Hemoglobin Is Tetrameric

Hemoglobins are tetramers comprised of pairs of two different polypeptide subunits. Greek letters are used to designate each subunit type. The subunit composition of the principal hemoglobins are a2P2 (HbA; normal adult hemoglobin), a2y2 (HbF; fetal hemoglobin), a2S2 (HbS; sickle cell hemoglobin), and a262 (HbA2; a minor adult hemoglobin). The primary structures of the P, Y, and 6 chains of human hemoglobin are highly conserved.

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Gaseous pressure of oxygen (mm Hg)

Figure 6-4. Oxygen-binding curves of both hemoglobin and myoglobin. Arterial oxygen tension is about 100 mm Hg; mixed venous oxygen tension is about 40 mm Hg; capillary (active muscle) oxygen tension is about 20 mm Hg; and the minimum oxygen tension required for cytochrome oxidase is about 5 mm Hg. Association of chains into a tetrameric structure (hemoglobin) results in much greater oxygen delivery than would be possible with single chains. (Modified, with permission, from Scriver CR et al [editors]: The Molecular and Metabolic Bases of Inherited Disease, 7th ed. McGraw-Hill, 1995.)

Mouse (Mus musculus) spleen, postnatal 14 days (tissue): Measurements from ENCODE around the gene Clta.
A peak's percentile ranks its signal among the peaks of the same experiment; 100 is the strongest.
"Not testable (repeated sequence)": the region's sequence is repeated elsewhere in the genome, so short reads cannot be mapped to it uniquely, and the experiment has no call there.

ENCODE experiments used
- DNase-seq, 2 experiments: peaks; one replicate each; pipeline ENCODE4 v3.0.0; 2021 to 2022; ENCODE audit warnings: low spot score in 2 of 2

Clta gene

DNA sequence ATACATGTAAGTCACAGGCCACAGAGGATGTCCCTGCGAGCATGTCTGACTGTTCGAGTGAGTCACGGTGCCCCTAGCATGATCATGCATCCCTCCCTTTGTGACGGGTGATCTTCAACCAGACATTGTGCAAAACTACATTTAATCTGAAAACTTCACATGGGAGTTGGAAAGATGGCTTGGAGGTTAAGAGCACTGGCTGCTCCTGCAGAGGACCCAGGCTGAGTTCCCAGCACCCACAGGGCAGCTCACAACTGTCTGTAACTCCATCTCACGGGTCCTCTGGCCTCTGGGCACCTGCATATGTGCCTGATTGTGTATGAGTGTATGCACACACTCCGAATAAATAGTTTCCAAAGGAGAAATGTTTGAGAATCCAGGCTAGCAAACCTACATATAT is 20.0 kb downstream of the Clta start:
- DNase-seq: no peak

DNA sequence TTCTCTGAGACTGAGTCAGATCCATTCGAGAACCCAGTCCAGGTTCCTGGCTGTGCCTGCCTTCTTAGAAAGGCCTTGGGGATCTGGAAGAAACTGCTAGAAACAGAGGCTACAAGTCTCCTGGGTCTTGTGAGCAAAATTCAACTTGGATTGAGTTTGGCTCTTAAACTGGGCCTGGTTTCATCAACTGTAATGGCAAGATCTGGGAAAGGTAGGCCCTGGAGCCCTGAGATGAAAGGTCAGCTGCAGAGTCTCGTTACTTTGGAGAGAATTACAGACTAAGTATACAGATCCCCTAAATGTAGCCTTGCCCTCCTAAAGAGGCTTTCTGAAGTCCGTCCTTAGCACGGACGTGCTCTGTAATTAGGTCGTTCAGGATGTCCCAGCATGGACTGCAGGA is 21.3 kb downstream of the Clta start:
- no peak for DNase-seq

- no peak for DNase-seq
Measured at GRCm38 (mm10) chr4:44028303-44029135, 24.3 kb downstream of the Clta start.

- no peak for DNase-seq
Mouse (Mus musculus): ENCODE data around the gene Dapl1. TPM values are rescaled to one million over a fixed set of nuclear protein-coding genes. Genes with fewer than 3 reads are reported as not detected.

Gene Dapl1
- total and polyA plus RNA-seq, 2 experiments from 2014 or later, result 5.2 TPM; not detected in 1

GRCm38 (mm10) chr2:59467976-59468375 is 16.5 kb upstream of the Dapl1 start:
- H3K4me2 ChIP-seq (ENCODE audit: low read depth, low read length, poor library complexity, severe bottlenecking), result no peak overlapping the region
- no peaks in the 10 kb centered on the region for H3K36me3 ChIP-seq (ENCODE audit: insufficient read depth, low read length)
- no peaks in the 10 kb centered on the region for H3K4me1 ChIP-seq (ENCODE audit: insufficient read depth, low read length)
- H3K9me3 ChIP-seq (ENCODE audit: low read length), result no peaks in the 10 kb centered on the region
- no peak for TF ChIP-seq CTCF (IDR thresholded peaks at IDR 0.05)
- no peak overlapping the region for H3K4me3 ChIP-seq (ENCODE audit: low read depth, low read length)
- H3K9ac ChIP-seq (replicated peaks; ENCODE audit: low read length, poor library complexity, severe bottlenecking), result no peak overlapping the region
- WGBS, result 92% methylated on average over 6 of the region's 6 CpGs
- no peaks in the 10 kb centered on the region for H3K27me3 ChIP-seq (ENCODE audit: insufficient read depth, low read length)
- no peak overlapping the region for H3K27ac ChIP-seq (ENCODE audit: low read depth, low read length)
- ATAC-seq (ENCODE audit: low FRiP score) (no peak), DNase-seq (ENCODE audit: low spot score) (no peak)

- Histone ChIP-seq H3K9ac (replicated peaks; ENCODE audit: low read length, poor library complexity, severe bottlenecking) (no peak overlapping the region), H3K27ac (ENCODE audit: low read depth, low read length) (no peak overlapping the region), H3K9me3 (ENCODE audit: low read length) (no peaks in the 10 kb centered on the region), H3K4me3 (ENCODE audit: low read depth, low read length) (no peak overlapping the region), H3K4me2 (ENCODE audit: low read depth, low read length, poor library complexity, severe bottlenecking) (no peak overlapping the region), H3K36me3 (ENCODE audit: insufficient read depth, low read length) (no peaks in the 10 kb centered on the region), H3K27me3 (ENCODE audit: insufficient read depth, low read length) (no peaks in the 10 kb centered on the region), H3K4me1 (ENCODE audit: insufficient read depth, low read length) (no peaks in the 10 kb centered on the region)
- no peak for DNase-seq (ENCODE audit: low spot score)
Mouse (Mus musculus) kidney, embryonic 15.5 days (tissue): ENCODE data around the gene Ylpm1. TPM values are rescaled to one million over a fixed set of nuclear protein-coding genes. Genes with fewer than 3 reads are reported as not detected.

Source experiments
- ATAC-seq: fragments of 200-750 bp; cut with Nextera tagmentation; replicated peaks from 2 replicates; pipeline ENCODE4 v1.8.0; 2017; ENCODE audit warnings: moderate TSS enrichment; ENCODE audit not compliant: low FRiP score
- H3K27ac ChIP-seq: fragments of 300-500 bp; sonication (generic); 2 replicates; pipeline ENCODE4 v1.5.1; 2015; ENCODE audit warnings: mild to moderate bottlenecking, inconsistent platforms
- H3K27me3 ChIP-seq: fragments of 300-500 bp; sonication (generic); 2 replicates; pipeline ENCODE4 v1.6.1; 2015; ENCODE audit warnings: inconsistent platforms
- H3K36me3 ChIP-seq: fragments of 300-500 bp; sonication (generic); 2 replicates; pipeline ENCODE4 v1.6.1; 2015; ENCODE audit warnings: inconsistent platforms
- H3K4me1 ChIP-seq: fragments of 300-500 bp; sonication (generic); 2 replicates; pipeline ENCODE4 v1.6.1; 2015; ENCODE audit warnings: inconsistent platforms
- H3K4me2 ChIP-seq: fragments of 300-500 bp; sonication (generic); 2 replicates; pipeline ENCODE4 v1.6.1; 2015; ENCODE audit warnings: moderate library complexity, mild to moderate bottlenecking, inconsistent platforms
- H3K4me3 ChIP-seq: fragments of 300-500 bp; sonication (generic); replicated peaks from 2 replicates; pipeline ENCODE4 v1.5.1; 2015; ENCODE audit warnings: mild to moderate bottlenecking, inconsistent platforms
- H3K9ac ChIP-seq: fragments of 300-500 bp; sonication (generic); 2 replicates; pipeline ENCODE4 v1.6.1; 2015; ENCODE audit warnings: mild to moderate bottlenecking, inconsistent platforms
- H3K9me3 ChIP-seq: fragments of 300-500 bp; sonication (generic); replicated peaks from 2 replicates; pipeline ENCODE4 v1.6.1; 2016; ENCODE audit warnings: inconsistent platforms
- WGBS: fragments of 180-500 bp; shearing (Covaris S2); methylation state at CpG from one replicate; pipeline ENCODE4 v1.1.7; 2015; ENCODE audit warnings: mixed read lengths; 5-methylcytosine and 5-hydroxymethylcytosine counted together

binding curve for myoglobin is hyperbolic. Myoglobin therefore loads O2 readily at the Po2 of the lung capillary bed (100 mm Hg). However, since myoglobin releases only a small fraction of its bound O2 at the Po2 values typically encountered in active muscle (20 mm Hg) or other tissues (40 mm Hg), it represents an ineffective vehicle for delivery of O2. However, when strenuous exercise lowers the Po2 of muscle tissue to about 5 mm Hg, myoglobin releases O2 for mitochondrial synthesis of ATP, permitting continued muscular activity.

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